Sept/Oct 2014

You have heard the term; now create a plan for the cloud in your business.

Back in late 2008, Gartner, www.gartner.com, Stamford, Conn., made a pretty bold prediction when it identified the top 10 strategic technologies for 2009. The analyst firm suggested cloud computing—which wasn’t as widely known at the time—could have a significant impact on the enterprise in the next three years. While the term quickly became one of the most popular buzzwords around the IT office cooler, understanding the cloud and its role in an organization quickly became one of the chief challenges in the years that followed.

At that time, Gartner defined the cloud as a style of computing that characterizes a model in which providers deliver a variety of IT-enabled capabilities to customers. Characteristics include: delivery of capabilities “as a service;” delivery of services in a highly scalable and elastic fashion; using Internet technologies to deliver services; and designing for delivery to customers.

What came next was a slew of software providers coming to market with technology that was offered in the “cloud,” allowing construction companies the ability to access traditional software applications in new ways. The challenge is software providers used the term “cloud” to describe different capabilities. Some used the term to indicate the software could be purchased ‘as a service’—rather than hosting within a construction company’s own four walls. Other tech providers use the term as a way of saying the software could now simply be accessed via the Web.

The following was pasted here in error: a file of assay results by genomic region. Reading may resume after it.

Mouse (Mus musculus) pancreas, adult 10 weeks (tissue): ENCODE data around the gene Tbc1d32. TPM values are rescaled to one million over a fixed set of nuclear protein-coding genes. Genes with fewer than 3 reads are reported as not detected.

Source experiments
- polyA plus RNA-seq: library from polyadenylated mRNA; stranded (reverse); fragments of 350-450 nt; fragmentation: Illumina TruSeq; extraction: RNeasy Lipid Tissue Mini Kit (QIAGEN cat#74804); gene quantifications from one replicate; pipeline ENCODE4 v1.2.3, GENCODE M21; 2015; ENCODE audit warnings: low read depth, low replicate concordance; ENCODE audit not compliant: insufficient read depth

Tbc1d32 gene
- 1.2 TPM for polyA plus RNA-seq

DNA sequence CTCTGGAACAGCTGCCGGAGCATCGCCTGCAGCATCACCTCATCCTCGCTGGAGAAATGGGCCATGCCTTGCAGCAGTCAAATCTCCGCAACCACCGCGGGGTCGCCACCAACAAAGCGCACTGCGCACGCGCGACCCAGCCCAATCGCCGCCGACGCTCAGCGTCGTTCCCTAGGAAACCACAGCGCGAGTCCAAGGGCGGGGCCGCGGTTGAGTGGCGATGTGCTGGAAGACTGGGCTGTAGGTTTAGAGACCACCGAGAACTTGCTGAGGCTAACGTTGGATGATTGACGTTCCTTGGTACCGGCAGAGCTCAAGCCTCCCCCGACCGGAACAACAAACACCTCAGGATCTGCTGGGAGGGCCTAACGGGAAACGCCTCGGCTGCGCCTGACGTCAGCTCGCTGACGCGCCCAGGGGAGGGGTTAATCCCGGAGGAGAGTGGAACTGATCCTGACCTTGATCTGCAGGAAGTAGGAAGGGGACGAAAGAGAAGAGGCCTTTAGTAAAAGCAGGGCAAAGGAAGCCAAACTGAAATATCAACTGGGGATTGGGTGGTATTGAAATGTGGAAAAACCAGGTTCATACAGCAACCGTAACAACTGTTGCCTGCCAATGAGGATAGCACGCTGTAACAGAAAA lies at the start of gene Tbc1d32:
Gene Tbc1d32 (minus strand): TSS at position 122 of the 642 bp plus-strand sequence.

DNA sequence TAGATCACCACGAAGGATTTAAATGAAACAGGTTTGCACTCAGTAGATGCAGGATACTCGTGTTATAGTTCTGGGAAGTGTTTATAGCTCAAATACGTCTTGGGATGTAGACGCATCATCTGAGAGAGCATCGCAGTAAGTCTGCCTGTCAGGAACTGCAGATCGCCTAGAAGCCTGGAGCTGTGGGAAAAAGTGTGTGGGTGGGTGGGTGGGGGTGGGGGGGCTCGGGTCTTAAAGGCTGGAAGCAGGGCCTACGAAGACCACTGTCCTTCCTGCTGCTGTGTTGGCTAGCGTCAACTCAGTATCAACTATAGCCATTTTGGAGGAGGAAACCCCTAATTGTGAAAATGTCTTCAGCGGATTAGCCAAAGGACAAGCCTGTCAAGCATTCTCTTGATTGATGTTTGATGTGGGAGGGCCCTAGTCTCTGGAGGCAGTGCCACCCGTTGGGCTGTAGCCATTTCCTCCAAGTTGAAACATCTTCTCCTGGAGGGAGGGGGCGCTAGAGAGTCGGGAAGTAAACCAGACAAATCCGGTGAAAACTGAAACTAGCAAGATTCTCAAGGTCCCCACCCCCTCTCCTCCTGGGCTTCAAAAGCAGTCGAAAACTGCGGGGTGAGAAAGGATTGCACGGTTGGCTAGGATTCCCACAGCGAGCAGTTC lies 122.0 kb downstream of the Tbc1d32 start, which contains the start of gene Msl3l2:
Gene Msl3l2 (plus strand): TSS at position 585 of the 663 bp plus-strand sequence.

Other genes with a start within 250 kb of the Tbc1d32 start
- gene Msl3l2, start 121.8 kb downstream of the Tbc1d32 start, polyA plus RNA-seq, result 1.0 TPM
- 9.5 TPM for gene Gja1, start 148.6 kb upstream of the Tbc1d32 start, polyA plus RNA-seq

What’s more, consultants, analysts, and industry professionals added to the ambiguity by developing their own definition and interpretations of the cloud. The result in the years to follow was confusion on the part of construction companies, as to what the cloud is and what it really means for business.

Jump to 2014 and the cloud is a widely used term, but not widely understood, which could cause some hesitancy to adopt. The recent Workflow Optimization Study by Canon U.S.A, www.usa.canon.com, Melville, N.Y., shows IT professionals and other executives have widely different views on cloud. In the survey, a majority of IT decision makers believe the cloud is a very important investment for running business more effectively, while non-IT executives are less likely to view operational importance. Overall, 59% of those surveyed say employees access documents stored in the cloud.

While this particular study shows there is a disconnect between IT and other executives when it comes to initiatives such as cloud, mobile, and document workflow, the underlying challenge is the ambiguity surrounding the cloud.

Jeremy Sibert, director of technology, Hensel Phelps, www.henselphelps.com, Greeley, Colo., agrees, saying there is a gap between IT and others when it comes to the cloud. “Most of our business users, cloud to them is marketing. For the most part it is a buzzword. Everybody has to do it. Everybody has to say it,” he says. “We try to funnel all that branding into this thing called Mio. That was really a way to try to better communicate a concept to our partners as well as our employees.”

What is needed, according to Sibert, is a standard definition of the cloud that can be understood by all parties involved within a business. Enter NIST (National Institute of Standards and Technology), www.nist.gov, Gaithersburg, Md. With cloud computing being an evolving paradigm, the organization created a definition of cloud computing in an effort to help all parties involved understand the cloud. The definition characterizes aspects of the cloud and is intended to serve as a means for comparisons of cloud services and deployment strategies.

“The whole NIST standard is something that we talk about a lot more internally and even driving just a better framework of understanding, what it means, and what it means to us delivering the cloud,” says Sibert.

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